Inherited Annuity

Written by True Tamplin, BSc, CEPF®

Reviewed by Subject Matter Experts

Updated on August 10, 2023

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What Is an Inherited Annuity?

An annuity is an insurance product that pays you a regular income stream. An inherited annuity comes into possession as a result of the death of the annuity owner or annuitant. The beneficiary will then become entitled to the payouts provided by the annuity contract.

Individuals who purchase an annuity seek a secure and reliable income during retirement or at a specified period. The buyer controls the contract and is often the annuitant but may also designate it to someone else.

Death benefits are not automatic with annuities. A buyer works with the insurance company to specify beneficiaries and payout options in case of the owner or the annuitant's death.

It is important to note that beneficiaries receive payments from an inherited annuity only after the original annuitant has died. Also, an annuitant and a beneficiary cannot be the same person. Nonetheless, you can inherit an annuity from an owner or annuitant.

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Annuity Death Benefits Options

A death benefit provides inherited annuity payouts to beneficiaries if specified in the original annuity contract. An owner or the annuitant can select one of several death benefit options, such as:

Standard Death Benefit

This benefit involves the insurance company paying the annuity contract value, minus withdrawals and fees, to the beneficiaries. It entails no additional costs to the annuity buyer but typically has the least value compared to other death benefit options.

The insurance company determines the annuity contract amount upon receipt of proof of the annuitant's death or when beneficiaries file a claim. The amount of inherited annuity payments can decrease depending on the annuity type.

For example, in the case of variable annuities, if a claim was made at a time when underlying stocks are underperforming, it will negatively affect the annuity contract value and mean lesser payouts to beneficiaries. It can also decrease based on fees and prior withdrawals.

The standard death benefit ensures that beneficiaries receive payouts after an annuitant's death at no additional cost but may be lower than other options.

Return of Premium

This option involves receiving the greater of a contract's market value or the full premium minus withdrawals and fees. It can include all payments made toward an annuity, including extra contributions from bonuses or riders added to the contract.

The return of premium option provides more money than the standard death benefit because of the added possibility of full reimbursement of all annuity contributions. As such, this benefit usually means extra costs to the buyer.

Some insurance companies may charge an annual fee of 0.05% of the annuity contract for this benefit.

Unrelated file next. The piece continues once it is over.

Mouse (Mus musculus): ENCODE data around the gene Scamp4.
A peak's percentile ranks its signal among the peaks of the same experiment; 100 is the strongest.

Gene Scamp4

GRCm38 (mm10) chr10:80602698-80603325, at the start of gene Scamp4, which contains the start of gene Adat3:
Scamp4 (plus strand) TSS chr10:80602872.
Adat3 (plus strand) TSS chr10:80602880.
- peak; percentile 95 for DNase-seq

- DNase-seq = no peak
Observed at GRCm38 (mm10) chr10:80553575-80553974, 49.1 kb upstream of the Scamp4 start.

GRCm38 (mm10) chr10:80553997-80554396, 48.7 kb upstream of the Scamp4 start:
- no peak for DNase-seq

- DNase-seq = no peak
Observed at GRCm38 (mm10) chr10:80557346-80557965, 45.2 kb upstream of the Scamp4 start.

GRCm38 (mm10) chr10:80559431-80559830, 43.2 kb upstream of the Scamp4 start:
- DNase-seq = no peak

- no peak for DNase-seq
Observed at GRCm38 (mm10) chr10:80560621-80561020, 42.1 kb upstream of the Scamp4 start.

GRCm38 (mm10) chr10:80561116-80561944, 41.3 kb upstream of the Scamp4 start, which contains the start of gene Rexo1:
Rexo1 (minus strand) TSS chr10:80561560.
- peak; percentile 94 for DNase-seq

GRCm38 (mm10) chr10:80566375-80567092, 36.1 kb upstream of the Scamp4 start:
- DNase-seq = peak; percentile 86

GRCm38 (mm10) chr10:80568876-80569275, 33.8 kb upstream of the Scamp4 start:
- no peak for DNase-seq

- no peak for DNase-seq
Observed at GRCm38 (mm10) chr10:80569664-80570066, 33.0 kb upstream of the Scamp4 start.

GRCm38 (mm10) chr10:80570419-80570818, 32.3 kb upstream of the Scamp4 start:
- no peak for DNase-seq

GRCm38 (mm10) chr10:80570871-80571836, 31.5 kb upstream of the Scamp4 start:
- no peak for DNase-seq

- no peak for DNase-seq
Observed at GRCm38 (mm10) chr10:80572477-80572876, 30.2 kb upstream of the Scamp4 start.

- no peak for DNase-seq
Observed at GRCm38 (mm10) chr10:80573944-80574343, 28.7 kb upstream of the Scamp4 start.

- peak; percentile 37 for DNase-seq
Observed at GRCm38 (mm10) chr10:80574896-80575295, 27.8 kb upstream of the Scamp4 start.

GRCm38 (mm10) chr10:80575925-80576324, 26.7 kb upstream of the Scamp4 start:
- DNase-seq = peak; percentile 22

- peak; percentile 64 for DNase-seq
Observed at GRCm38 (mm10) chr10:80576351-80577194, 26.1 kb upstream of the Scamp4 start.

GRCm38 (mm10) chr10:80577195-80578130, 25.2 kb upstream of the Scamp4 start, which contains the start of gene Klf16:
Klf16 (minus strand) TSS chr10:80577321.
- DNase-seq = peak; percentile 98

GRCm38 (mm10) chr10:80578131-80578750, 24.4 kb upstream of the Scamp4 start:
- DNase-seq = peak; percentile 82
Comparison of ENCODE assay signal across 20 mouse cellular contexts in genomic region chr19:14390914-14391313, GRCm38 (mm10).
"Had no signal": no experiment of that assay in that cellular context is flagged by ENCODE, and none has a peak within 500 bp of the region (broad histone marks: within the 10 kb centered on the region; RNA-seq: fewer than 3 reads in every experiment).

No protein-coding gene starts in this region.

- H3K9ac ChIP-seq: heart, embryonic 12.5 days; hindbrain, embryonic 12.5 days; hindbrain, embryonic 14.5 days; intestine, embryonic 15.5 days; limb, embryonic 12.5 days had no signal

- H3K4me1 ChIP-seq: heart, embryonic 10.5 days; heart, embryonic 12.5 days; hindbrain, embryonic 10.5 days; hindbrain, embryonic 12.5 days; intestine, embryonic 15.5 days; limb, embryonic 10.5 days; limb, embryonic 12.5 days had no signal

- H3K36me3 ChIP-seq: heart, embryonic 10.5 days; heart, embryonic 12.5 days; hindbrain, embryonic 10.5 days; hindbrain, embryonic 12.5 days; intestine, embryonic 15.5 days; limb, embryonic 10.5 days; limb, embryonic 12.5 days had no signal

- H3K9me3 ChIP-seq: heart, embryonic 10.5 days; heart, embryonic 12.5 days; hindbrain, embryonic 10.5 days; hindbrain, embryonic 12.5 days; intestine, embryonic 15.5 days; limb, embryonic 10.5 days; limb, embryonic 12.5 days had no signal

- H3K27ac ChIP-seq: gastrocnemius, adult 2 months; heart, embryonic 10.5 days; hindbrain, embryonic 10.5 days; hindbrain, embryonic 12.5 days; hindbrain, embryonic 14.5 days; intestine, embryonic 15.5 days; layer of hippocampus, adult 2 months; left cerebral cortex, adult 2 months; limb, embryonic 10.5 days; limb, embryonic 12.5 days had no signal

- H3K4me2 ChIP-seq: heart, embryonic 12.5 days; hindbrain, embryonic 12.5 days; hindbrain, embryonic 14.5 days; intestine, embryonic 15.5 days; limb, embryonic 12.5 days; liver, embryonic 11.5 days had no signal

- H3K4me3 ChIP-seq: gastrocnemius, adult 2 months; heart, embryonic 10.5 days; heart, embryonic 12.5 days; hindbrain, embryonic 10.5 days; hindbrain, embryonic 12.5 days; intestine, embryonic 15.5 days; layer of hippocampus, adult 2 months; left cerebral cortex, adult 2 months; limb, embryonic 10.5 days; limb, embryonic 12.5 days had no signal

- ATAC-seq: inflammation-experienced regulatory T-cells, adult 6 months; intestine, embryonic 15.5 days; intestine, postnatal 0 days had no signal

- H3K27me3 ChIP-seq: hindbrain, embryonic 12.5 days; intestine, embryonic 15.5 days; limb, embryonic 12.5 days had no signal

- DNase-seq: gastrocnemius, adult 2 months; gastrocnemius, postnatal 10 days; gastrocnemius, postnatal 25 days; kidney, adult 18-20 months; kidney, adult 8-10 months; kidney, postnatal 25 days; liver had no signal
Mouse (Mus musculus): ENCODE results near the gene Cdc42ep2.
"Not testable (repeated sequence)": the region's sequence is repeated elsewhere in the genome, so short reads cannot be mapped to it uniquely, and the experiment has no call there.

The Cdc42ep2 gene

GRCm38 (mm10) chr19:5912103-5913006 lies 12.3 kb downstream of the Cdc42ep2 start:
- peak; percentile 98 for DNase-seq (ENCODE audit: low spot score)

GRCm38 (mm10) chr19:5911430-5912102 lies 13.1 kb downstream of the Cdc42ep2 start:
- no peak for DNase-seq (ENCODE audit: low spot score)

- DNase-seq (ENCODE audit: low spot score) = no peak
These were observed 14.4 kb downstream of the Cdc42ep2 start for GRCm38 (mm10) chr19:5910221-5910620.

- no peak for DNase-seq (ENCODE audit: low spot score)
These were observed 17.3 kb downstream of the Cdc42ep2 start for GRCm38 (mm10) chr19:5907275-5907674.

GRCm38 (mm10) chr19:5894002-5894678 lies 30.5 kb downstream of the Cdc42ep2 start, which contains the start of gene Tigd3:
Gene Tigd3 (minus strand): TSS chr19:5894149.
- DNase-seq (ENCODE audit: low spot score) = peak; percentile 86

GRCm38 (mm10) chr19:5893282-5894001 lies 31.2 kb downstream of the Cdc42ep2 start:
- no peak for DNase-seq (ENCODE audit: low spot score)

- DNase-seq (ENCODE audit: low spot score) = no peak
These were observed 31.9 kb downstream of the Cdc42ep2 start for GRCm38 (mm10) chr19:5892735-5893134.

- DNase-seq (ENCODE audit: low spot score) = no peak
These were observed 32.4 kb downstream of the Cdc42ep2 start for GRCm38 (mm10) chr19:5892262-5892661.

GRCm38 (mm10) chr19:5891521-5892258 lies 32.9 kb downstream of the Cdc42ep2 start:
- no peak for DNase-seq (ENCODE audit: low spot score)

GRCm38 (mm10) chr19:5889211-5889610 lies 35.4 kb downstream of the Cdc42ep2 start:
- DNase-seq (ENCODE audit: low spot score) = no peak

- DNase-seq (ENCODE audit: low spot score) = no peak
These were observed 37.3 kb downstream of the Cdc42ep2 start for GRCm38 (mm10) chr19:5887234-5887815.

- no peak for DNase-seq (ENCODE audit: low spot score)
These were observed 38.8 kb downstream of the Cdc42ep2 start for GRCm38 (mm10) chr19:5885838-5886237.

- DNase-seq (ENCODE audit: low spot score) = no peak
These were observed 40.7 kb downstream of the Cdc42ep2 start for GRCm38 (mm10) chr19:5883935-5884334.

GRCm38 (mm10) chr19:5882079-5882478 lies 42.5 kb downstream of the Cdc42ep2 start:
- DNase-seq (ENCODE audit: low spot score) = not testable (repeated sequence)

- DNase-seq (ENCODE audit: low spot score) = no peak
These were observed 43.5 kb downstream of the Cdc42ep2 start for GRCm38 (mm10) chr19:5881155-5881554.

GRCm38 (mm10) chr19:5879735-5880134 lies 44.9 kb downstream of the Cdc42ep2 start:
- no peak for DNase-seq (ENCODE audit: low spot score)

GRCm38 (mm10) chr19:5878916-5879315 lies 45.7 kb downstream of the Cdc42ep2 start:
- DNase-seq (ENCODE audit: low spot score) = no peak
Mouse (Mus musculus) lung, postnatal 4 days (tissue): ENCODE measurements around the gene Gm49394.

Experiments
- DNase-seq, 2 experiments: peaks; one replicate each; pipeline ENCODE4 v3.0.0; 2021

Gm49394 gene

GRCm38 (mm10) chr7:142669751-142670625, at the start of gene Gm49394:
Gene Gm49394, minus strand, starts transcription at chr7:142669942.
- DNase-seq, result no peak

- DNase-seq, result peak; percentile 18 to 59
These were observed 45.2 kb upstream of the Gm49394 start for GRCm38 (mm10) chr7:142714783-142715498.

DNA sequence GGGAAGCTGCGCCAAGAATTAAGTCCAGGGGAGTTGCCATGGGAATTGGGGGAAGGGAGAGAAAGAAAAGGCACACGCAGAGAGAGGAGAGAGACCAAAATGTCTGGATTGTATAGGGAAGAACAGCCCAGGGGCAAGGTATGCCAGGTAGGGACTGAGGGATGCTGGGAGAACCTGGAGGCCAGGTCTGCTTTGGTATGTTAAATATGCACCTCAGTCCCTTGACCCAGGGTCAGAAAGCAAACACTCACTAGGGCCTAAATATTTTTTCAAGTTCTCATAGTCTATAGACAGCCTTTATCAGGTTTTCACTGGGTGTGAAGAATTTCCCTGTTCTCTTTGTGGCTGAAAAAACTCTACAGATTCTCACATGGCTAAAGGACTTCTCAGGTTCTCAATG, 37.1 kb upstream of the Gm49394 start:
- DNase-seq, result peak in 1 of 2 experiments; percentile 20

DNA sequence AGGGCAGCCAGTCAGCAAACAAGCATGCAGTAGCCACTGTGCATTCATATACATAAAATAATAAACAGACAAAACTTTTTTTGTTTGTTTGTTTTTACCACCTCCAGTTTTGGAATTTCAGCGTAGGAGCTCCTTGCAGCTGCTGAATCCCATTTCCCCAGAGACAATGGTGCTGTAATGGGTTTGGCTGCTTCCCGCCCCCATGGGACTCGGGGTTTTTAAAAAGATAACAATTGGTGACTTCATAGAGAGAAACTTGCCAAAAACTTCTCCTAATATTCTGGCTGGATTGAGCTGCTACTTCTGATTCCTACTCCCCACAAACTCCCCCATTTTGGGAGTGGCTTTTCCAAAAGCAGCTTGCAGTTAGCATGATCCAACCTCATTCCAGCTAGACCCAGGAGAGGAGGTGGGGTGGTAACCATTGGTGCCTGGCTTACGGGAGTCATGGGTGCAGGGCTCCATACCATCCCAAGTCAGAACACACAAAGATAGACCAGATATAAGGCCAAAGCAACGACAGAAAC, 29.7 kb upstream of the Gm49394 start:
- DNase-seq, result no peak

Stepped-Up Death Benefit Rider

Insurance companies calculate an annuity contract's value every year. With a stepped-up death benefit rider, the beneficiary payouts will be based on the highest value recorded instead of the current market value at the time of the annuitant's death, minus fees, and withdrawals.

This rider secures the best payouts to beneficiaries compared to the other death benefit options. It is also the most expensive, costing as much as 0.2% of the contract's annual value in additional fees.

Additional Riders

Some variable annuities offer a variation of the stepped-up death benefit rider. Instead of the yearly valuation, the insurance company determines the beneficiary payouts based on the highest recorded monthly value.

This option is advantageous because it protects from market fluctuations that can decrease death benefit amounts. It ensures the beneficiaries receive the highest possible amount based on more frequent calculations.

Nonetheless, additional riders mean extra costs to the annuity buyer.

Annuity Death Benefits

Inherited Annuity Payout Options

When you inherit an annuity, you may choose how you want to receive the death benefits. Options include the following:

Lump-Sum Distribution

With a lump-sum distribution, you receive the full death benefit as one single payment. This option may appeal if you need immediate access to funds or want to avoid future payments.

It is a straightforward payout option. Remember that you would have to pay taxes in the year you receive the lump-sum death benefit.

Nonqualified-Stretch Provision

This option allows you to stretch the annuity payments over your life expectancy. It can be attractive as it allows you to spread out the tax liability of the payment and potentially benefit from tax deferral on the remaining funds.

Depending on the insurance company and contract, some rules are associated with this payout option, such as required minimum distribution (RMD) limits. It is crucial to check the specifics of this provision before selecting it.

Five-Year Rule

This rule allows you to receive the death benefit in increments over five years or one lump sum in the last year. Each payment depends on the contract balance at the time of the annuitant's death and is not subject to taxes until it is paid out.